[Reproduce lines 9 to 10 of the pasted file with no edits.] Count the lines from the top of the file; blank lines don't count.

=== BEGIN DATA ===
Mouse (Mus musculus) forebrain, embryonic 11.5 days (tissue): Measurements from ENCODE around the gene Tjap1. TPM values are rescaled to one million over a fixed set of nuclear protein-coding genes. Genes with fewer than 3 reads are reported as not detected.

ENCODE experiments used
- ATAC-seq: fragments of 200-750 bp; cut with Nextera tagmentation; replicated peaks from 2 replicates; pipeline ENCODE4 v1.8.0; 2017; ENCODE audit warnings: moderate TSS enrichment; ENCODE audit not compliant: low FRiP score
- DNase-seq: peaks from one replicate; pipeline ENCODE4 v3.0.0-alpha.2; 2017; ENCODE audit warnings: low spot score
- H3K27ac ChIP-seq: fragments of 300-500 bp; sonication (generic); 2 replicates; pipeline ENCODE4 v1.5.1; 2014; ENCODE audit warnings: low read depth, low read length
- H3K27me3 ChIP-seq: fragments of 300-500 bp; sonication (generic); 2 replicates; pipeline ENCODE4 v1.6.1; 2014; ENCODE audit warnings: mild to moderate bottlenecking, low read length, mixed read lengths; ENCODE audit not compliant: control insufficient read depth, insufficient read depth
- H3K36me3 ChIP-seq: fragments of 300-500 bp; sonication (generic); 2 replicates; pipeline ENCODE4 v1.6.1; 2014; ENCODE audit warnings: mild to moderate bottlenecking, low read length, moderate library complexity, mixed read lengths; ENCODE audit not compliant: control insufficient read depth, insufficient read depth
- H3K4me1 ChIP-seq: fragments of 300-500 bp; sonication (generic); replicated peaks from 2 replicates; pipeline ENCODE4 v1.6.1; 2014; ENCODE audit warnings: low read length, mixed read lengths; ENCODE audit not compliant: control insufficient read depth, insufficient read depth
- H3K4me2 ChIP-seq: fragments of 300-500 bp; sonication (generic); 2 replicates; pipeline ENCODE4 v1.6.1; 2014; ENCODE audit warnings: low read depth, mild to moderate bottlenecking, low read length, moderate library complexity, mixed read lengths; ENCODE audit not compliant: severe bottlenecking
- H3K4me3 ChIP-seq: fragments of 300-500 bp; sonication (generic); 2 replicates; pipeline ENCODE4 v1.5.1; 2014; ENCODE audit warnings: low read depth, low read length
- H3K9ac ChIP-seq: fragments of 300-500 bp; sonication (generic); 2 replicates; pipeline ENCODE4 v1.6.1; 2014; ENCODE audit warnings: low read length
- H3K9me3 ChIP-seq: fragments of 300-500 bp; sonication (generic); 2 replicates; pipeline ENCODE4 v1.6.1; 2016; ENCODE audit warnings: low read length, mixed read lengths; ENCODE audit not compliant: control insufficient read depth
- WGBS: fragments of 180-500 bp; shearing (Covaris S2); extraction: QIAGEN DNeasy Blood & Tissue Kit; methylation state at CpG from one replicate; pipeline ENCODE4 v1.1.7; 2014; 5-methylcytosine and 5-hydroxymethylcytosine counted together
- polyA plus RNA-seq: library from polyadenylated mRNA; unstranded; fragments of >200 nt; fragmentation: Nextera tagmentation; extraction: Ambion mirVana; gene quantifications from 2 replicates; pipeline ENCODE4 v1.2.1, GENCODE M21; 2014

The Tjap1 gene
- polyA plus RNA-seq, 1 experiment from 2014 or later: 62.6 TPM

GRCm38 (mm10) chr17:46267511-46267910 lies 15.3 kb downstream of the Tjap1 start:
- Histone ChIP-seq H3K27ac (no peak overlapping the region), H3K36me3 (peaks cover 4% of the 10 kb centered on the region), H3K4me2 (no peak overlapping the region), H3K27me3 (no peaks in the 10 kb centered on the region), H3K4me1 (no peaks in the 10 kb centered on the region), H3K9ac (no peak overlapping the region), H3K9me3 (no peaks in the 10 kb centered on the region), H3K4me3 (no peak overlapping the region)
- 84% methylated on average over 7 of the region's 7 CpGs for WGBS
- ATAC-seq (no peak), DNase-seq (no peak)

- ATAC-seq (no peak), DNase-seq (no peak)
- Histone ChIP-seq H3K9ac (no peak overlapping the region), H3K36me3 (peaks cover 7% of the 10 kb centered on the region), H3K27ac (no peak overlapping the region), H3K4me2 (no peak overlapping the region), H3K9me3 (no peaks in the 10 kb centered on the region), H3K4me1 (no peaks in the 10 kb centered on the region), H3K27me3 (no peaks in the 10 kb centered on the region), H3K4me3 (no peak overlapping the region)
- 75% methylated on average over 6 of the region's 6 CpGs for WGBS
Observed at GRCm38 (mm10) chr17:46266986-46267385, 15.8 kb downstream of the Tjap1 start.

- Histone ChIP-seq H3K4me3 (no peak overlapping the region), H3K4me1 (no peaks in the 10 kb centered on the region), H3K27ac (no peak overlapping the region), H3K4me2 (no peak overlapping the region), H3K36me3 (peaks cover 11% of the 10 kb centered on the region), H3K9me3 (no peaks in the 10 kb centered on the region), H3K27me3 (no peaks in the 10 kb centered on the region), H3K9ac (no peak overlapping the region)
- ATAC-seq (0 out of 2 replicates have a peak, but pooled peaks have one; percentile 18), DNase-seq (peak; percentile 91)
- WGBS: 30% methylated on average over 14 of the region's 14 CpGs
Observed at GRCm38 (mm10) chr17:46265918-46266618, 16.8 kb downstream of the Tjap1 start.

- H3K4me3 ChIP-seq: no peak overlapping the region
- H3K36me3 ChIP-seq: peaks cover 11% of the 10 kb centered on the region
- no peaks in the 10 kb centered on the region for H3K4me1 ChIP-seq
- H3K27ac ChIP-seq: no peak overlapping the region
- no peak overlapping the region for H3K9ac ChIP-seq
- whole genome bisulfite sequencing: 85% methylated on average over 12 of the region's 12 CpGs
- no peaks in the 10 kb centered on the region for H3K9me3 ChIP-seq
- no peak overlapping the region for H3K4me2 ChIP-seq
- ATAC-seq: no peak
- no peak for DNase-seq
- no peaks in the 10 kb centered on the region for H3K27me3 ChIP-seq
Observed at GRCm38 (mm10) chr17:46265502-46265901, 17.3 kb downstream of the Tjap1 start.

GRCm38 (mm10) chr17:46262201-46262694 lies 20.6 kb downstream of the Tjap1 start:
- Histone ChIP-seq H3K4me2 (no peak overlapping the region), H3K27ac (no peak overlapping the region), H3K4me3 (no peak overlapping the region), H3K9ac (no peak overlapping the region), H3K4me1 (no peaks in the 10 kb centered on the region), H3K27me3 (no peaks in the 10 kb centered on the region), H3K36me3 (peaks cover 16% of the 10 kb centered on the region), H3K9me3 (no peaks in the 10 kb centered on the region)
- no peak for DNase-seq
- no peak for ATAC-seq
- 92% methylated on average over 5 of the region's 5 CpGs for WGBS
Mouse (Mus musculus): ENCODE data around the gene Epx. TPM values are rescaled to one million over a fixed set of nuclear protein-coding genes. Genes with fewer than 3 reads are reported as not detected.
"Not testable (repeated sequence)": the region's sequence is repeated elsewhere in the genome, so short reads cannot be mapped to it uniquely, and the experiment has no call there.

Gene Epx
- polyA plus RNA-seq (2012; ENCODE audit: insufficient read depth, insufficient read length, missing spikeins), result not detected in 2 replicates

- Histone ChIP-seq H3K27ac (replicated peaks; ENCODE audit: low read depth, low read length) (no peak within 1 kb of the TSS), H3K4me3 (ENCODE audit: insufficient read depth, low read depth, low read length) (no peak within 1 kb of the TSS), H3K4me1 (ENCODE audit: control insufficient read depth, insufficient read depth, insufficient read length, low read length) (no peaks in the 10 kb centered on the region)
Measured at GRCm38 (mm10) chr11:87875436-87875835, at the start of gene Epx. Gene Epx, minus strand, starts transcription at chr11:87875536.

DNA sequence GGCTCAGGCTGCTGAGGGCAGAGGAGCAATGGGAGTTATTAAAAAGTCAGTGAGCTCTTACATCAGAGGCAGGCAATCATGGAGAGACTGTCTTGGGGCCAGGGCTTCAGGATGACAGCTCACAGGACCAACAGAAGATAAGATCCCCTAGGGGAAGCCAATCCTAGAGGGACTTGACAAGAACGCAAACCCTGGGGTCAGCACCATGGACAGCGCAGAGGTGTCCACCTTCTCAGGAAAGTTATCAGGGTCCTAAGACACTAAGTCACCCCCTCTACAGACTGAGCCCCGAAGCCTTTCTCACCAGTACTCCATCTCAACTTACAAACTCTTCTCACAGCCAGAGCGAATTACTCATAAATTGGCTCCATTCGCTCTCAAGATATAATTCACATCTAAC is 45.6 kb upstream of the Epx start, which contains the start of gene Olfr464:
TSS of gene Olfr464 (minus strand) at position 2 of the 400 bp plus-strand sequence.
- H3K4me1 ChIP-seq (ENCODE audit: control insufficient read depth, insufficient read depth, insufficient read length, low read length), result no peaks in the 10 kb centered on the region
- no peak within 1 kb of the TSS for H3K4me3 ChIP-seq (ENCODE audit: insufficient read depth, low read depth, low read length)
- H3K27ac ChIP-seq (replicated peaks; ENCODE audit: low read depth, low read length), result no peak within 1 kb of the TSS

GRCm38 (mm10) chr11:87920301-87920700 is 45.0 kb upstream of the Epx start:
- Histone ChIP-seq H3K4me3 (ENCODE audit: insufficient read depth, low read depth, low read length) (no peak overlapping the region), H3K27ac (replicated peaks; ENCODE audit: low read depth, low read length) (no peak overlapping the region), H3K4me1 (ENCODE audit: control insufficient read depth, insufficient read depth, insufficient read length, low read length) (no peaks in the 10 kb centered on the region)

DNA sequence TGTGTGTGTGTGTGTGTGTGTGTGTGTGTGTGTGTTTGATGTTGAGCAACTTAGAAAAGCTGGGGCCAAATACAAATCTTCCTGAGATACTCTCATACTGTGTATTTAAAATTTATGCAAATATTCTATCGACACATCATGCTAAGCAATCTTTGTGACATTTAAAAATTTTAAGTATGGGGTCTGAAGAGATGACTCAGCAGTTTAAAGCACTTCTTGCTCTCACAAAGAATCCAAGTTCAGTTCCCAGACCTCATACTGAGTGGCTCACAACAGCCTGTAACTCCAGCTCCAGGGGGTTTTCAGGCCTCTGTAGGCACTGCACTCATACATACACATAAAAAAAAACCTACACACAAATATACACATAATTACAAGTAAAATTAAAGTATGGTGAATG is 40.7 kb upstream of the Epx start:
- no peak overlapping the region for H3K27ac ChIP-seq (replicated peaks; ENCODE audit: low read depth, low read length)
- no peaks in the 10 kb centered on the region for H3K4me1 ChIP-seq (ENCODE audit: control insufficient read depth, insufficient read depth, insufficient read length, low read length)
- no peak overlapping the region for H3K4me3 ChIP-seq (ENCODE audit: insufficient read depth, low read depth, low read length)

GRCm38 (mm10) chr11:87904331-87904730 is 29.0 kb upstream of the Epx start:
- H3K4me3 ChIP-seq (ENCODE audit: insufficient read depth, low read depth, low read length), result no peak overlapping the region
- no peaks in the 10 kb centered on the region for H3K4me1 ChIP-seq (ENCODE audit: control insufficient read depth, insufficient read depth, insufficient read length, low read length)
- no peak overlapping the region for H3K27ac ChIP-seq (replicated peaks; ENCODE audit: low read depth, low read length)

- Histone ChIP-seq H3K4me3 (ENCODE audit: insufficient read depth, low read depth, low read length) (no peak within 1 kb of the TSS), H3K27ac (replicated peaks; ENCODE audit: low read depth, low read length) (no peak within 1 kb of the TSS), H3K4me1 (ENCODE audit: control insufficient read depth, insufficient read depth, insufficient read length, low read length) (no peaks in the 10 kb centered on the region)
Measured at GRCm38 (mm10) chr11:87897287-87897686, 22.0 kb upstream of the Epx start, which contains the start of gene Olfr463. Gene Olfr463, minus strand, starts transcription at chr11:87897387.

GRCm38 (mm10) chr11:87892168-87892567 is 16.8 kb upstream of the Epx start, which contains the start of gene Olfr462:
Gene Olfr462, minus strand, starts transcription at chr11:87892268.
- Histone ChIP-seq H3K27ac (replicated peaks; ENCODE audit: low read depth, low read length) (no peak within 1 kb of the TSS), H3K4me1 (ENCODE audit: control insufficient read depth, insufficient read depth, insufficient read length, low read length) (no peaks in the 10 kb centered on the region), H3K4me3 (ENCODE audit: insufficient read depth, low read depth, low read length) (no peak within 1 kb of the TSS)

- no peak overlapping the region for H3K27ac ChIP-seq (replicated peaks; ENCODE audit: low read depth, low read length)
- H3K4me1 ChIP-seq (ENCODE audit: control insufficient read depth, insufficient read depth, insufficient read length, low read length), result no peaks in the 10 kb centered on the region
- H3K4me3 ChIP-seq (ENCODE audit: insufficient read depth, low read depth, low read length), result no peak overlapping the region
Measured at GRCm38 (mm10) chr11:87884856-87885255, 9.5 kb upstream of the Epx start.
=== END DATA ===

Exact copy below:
- H3K4me2 ChIP-seq: fragments of 300-500 bp; sonication (generic); 2 replicates; pipeline ENCODE4 v1.6.1; 2014; ENCODE audit warnings: low read depth, mild to moderate bottlenecking, low read length, moderate library complexity, mixed read lengths; ENCODE audit not compliant: severe bottlenecking
- H3K4me3 ChIP-seq: fragments of 300-500 bp; sonication (generic); 2 replicates; pipeline ENCODE4 v1.5.1; 2014; ENCODE audit warnings: low read depth, low read length